Fifty years ago the Waikiki beach boys were the suntanned demigods of Honolulu’s palm-fringed shores. After the first major resort — the Moana Hotel, now the Moana Surfrider — opened in 1901, organized beach service began on Waikiki. The beach boys came to act as instructors, lifeguards and entertainers, spreading the gospel of surfing to dreamy-eyed tourists of all ages.
They also pioneered the art of stand-up paddleboarding — also known as stand-up paddle surfing or beach-boy surfing — now all the rage among fitness enthusiasts and practiced from Cape Cod to Cape Town.
In San Francisco, where I live and surf, there’s almost always a stand-up paddleboarder in the lineup on any given morning. On days when there aren’t many waves, I envy the cruise-y ease of the paddleboarder as he maneuvers through flat water, getting exercise all the while. On a recent trip to Honolulu I decided to try stand-up paddleboarding in its birthplace.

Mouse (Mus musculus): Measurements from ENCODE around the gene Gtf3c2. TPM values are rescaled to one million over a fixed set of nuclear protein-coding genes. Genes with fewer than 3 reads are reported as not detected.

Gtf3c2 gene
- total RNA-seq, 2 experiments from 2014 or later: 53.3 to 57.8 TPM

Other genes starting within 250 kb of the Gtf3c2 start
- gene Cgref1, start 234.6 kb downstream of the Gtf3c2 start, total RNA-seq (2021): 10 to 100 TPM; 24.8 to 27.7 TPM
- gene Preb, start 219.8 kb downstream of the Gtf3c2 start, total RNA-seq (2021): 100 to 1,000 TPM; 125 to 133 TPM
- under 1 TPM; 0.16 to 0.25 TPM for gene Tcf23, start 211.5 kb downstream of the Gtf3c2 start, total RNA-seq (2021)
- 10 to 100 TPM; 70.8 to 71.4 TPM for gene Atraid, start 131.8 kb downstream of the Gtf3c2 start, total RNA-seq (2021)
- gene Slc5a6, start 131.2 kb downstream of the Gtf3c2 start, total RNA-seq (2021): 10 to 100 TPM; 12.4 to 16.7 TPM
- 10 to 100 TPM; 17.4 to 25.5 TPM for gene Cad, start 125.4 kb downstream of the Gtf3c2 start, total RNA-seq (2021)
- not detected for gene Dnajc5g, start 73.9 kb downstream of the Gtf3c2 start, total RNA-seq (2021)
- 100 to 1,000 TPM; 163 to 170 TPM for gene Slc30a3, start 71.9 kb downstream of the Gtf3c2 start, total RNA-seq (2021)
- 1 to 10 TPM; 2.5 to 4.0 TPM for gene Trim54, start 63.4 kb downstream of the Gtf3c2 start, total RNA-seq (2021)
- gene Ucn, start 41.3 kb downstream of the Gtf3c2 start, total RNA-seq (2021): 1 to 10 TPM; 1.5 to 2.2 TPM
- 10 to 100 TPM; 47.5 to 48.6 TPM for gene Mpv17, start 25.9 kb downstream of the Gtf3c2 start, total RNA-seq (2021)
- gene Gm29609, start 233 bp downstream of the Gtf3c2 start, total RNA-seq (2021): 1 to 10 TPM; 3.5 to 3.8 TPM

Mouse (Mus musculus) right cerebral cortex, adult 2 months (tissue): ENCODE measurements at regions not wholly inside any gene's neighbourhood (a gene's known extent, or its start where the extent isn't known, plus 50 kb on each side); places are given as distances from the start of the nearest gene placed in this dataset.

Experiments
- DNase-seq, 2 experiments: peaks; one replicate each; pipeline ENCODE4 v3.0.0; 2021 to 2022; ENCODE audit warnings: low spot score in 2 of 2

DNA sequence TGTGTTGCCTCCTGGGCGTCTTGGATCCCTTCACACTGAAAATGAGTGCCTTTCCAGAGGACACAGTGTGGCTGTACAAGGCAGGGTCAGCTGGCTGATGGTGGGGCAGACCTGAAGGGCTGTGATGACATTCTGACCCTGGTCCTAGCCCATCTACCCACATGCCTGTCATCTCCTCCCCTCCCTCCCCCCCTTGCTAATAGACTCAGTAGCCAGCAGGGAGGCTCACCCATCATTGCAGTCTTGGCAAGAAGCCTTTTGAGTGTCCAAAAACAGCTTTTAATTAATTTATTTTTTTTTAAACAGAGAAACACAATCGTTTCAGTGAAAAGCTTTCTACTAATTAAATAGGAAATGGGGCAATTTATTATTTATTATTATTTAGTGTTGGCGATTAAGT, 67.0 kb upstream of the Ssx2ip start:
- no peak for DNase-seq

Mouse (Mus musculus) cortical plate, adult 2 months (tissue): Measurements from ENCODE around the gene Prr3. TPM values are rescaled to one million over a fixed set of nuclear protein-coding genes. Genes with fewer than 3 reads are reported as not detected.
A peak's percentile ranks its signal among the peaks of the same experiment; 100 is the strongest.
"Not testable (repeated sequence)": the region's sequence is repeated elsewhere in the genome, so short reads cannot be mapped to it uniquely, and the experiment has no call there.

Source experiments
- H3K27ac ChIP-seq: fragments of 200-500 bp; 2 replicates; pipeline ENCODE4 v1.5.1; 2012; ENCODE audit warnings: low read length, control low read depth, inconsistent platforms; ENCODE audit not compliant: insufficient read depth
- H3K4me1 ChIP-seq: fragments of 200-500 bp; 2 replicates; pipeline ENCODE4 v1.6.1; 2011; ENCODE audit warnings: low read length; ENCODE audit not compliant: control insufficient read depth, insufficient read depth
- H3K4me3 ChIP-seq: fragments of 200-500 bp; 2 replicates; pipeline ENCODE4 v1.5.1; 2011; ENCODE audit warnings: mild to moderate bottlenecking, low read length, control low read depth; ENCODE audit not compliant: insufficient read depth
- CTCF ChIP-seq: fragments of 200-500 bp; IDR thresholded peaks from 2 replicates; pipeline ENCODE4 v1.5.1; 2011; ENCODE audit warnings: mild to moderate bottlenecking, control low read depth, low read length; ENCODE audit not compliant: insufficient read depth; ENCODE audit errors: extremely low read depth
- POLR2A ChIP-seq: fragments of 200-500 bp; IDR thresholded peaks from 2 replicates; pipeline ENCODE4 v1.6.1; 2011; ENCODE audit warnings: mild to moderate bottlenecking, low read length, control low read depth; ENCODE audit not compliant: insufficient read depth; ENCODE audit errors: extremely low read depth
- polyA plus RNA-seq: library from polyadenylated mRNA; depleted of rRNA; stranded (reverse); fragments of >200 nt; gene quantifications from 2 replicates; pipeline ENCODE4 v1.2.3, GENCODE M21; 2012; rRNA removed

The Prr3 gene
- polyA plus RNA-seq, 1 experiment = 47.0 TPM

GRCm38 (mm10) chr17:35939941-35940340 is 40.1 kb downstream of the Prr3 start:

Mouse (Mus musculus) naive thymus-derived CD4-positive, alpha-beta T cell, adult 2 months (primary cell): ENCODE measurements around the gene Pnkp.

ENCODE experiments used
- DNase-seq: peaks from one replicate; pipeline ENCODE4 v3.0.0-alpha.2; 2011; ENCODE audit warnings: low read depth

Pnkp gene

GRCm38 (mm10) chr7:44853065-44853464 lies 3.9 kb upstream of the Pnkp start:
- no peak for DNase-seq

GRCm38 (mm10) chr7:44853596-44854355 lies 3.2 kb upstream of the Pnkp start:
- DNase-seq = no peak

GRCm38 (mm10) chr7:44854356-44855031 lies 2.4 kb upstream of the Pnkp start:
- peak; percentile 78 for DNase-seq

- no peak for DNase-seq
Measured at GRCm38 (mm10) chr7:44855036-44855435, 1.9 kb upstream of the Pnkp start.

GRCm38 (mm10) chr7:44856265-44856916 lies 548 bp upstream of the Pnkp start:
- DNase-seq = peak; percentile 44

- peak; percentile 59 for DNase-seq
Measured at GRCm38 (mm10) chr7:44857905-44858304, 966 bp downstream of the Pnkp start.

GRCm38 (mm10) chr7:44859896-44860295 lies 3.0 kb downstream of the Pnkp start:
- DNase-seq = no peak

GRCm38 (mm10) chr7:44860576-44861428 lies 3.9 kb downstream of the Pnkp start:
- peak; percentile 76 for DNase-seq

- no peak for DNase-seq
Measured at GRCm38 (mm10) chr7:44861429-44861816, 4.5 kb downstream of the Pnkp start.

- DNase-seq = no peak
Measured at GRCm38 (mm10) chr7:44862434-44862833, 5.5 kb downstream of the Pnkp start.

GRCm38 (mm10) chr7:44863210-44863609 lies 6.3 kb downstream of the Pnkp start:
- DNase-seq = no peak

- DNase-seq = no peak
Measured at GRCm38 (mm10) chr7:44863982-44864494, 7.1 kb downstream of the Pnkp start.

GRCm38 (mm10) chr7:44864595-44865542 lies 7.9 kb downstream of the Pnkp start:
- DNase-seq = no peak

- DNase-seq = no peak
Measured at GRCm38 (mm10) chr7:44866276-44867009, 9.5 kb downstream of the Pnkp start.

First, I sought inspiration in the archives of the venerable Bishop Museum, founded in 1889 in honor of Princess Bernice Pauahi Bishop, the last descendant of the royal Kamehameha family. The museum has a renowned collection of natural and cultural artifacts from Hawaii and the Pacific Islands. Surfboards were once exclusively the province of royalty; the museum’s holdings include 19th-century wooden boards that belonged to chiefs and princesses, as well as other models that were used by the legendary surfer Duke Kahanamoku and first introduced at Waikiki.